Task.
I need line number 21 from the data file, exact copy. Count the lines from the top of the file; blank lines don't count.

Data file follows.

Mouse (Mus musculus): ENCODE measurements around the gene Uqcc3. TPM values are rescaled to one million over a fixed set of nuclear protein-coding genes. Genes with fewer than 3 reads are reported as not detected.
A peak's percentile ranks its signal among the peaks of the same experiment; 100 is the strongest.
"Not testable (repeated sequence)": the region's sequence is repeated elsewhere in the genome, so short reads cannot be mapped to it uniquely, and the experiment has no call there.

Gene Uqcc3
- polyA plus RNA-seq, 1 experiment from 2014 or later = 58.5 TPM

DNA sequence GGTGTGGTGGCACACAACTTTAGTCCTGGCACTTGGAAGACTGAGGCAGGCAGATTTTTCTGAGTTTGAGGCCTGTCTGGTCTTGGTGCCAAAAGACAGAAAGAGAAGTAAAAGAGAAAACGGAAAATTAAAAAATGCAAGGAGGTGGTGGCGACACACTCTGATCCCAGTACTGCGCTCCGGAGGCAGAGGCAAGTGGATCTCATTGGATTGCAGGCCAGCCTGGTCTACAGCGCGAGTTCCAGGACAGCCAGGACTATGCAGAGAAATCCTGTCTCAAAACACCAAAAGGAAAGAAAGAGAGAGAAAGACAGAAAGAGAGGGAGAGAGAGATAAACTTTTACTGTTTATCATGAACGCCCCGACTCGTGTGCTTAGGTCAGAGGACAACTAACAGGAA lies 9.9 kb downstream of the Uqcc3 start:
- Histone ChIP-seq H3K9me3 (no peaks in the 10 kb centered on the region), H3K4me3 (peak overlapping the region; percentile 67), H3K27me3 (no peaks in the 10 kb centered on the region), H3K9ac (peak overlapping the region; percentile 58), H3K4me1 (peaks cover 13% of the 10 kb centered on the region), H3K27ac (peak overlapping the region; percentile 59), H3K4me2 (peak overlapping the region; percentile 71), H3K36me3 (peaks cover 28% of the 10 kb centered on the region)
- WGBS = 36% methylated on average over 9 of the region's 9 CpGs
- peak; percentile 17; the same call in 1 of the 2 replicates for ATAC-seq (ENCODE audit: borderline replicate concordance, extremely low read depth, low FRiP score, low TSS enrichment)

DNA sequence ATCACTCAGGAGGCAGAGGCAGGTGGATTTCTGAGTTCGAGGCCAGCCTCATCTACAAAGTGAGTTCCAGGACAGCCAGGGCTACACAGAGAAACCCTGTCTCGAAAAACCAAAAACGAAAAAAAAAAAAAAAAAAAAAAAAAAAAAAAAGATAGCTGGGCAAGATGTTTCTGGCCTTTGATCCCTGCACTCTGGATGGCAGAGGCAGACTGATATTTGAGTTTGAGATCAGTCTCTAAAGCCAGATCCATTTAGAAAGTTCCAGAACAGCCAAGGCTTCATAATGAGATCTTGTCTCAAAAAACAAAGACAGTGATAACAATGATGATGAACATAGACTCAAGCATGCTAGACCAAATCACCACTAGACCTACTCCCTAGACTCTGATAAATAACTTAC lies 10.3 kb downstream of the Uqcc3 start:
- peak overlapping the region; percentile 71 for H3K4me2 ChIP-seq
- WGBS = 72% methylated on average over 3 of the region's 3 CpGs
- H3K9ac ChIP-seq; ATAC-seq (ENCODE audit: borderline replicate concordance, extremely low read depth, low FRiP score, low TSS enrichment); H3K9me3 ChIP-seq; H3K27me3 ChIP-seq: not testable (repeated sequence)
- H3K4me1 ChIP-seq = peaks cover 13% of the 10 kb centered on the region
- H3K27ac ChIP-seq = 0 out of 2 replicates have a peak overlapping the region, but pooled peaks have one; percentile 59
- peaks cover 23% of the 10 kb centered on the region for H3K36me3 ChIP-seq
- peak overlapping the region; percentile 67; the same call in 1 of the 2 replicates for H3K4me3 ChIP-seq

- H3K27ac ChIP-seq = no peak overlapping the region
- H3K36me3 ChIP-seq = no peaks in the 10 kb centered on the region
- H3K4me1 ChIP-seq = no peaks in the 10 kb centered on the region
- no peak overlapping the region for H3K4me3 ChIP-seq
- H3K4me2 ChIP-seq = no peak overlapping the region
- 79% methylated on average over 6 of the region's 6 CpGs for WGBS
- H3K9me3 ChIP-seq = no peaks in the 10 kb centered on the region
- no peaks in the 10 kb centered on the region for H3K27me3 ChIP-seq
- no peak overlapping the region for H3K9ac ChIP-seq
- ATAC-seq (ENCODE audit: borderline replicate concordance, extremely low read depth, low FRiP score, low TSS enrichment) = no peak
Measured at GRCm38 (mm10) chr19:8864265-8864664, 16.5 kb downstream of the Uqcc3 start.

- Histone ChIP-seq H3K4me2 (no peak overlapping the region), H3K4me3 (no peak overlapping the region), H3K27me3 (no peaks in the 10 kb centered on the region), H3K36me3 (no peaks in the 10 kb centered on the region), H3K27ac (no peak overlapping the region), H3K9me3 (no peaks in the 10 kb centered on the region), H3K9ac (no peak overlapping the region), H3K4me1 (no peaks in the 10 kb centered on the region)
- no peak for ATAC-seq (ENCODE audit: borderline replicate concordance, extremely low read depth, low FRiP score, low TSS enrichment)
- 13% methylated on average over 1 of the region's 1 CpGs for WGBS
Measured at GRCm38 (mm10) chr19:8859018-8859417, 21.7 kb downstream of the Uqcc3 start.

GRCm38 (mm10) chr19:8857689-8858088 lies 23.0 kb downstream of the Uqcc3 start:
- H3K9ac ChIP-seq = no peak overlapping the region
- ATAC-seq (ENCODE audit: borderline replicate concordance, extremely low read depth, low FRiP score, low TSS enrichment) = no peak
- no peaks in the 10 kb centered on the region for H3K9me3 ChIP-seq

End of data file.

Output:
- no peak overlapping the region for H3K4me3 ChIP-seq